Selumetinib Continues to Show Promise in Children with NF1
, by NCI Staff
An investigational drug called selumetinib can shrink tumors in children and young adults with a genetic syndrome called neurofibromatosis type 1 (NF1) and may improve symptoms such as pain and reduced mobility that result from tumors called plexiform neurofibromas, which develop in many people with NF1, according to preliminary results from a clinical trial.
The phase 2 trial, which involves 50 patients aged 2 to 18 with NF1 and plexiform neurofibromas, confirms the results of a smaller trial that in 2016 demonstrated for the first time that the drug could shrink large tumors.
Up to half of all patients with NF1 develop plexiform neurofibromas, which form in nerve cells. Although most of these tumors are not cancerous, they typically grow on or just under the skin, causing pain and other problems such as difficulty breathing or walking and disfigurement.
“The new results are exciting because they confirm what we learned in the phase 1 study, where, for the first time in this disease, we saw large tumors shrink,” said Andrea M. Gross, M.D., of NCI’s Center for Cancer Research, who presented the findings June 2 at the American Society of Clinical Oncology annual meeting in Chicago.
In a message on Twitter, NCI Director Ned Sharpless, M.D., also called the results “exciting.” He summarized the findings on Twitter: “Tumors shrink, kids feel better, drug seems safe.”
Confirming that Selumetinib Can Shrink Neurofibromas
Selumetinib, which is taken as a pill, blocks a protein called MEK that is part of the RAS signaling pathway in cells. This pathway is improperly activated in patients with NF1 as well as in patients with certain types of cancer, leading to the growth of tumors.
In the trial, 36 of the 50 patients (72%) had a partial response to selumetinib, meaning that tumor volume shrank by at least 20%. This result was essentially the same as in the smaller phase 1 study published 2 years ago, in which 17 of 24 patients (71%) had a partial response.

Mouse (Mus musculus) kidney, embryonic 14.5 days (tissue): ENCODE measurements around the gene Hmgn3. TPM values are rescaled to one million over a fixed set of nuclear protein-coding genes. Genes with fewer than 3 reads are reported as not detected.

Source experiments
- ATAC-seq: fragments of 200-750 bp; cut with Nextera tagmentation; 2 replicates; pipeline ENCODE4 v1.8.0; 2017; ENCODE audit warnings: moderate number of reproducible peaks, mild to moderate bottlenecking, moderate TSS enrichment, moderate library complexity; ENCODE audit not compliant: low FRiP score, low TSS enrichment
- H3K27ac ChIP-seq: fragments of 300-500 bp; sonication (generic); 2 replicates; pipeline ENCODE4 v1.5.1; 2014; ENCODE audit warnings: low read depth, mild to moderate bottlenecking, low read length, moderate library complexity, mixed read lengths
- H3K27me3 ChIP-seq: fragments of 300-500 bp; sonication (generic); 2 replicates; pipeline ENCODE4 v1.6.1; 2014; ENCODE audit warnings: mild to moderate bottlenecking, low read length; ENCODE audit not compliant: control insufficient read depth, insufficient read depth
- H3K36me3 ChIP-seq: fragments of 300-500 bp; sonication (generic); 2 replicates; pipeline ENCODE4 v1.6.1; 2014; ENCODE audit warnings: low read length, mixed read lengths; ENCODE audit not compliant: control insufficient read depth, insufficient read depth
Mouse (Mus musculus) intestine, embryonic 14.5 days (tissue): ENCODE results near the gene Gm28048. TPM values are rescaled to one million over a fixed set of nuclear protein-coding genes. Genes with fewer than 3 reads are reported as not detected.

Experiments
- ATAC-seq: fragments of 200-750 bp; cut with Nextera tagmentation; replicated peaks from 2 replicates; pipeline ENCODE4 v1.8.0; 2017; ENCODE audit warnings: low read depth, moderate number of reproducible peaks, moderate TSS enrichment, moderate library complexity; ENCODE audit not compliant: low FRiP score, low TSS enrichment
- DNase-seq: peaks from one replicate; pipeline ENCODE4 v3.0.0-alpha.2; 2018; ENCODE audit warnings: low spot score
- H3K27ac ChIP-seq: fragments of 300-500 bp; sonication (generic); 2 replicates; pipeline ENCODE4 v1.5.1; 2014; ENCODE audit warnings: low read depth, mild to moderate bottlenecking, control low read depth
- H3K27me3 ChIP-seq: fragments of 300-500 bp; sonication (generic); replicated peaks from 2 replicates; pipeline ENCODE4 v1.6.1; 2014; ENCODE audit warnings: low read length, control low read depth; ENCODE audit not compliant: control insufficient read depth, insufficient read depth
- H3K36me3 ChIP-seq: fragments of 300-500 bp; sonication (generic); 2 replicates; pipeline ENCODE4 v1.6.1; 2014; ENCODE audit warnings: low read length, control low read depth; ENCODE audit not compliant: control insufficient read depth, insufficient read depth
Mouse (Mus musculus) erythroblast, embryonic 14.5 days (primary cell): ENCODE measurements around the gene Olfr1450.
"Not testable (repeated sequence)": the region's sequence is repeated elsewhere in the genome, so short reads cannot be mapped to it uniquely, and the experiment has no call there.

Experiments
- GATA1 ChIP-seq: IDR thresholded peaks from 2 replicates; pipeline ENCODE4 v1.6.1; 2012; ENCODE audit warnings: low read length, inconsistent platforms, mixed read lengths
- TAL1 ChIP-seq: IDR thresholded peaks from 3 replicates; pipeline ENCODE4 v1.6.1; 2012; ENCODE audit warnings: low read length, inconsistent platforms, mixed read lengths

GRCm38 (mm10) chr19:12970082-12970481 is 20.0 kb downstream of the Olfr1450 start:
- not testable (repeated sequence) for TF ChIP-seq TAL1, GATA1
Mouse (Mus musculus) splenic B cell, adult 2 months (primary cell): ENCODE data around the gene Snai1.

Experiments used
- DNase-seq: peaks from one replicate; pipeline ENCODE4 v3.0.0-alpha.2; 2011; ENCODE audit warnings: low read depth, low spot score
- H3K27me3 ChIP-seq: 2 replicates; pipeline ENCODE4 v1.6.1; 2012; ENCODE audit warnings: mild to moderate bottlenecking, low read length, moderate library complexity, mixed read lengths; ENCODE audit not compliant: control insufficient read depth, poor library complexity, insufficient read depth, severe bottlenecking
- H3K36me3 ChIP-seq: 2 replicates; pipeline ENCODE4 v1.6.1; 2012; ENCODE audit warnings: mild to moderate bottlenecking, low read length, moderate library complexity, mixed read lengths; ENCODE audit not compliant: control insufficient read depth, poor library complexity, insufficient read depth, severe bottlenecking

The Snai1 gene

In the current trial, the median change in plexiform neurofibromas volume from baseline was -27% (the range was from -50.6% to 2.2%), the researchers reported. The median age of patients in the trial was approximately 10 years old.
Plexiform neurofibromas grow most quickly in young children with NF1 and then slow down during adolescence, according to Brigitte Widemann, M.D., chief of NCI’s Pediatric Oncology Branch and a leader of the study, whose team also developed a method of measuring the volume of tumors.
Before treatment, the most common NF1-related health problems in the patients were disfigurement (44 patients), motor dysfunction (33 patients), and pain (28 patients).
Some plexiform neurofibromas grow to be as large as a several-liter bottle and up to 20% of body weight. Surgery to remove even small tumors is often not feasible, because many tumors are intertwined with healthy nerves and tissue. In addition, tumors that have been partially removed by surgery tend to grow back, especially in young children.
The side effects of selumetinib are generally manageable, noted Dr. Gross. Nausea, vomiting, diarrhea, and rashes were among the most frequent side effects in the trial, but these side effects were still relatively uncommon and improved when drug was paused. For 12 patients, the dose of selumetinib had to be reduced because of side effects, and four of these individuals eventually stopped treatment.